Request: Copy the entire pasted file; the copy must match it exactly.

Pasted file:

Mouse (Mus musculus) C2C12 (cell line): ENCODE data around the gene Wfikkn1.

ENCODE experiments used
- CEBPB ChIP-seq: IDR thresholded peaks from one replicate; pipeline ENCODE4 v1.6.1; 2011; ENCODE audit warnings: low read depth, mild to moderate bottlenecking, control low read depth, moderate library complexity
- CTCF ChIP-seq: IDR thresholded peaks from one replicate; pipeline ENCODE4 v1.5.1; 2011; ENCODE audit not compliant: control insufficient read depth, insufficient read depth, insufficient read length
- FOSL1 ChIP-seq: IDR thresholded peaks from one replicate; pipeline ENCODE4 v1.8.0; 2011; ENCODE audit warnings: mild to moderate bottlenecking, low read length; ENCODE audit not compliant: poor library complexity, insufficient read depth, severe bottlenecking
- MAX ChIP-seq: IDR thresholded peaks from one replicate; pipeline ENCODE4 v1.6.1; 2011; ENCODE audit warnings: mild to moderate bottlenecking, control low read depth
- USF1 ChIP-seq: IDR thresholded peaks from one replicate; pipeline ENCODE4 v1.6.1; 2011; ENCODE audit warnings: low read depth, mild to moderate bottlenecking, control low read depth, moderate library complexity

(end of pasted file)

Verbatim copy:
Mouse (Mus musculus) C2C12 (cell line): ENCODE data around the gene Wfikkn1.

ENCODE experiments used
- CEBPB ChIP-seq: IDR thresholded peaks from one replicate; pipeline ENCODE4 v1.6.1; 2011; ENCODE audit warnings: low read depth, mild to moderate bottlenecking, control low read depth, moderate library complexity
- CTCF ChIP-seq: IDR thresholded peaks from one replicate; pipeline ENCODE4 v1.5.1; 2011; ENCODE audit not compliant: control insufficient read depth, insufficient read depth, insufficient read length
- FOSL1 ChIP-seq: IDR thresholded peaks from one replicate; pipeline ENCODE4 v1.8.0; 2011; ENCODE audit warnings: mild to moderate bottlenecking, low read length; ENCODE audit not compliant: poor library complexity, insufficient read depth, severe bottlenecking
- MAX ChIP-seq: IDR thresholded peaks from one replicate; pipeline ENCODE4 v1.6.1; 2011; ENCODE audit warnings: mild to moderate bottlenecking, control low read depth
- USF1 ChIP-seq: IDR thresholded peaks from one replicate; pipeline ENCODE4 v1.6.1; 2011; ENCODE audit warnings: low read depth, mild to moderate bottlenecking, control low read depth, moderate library complexity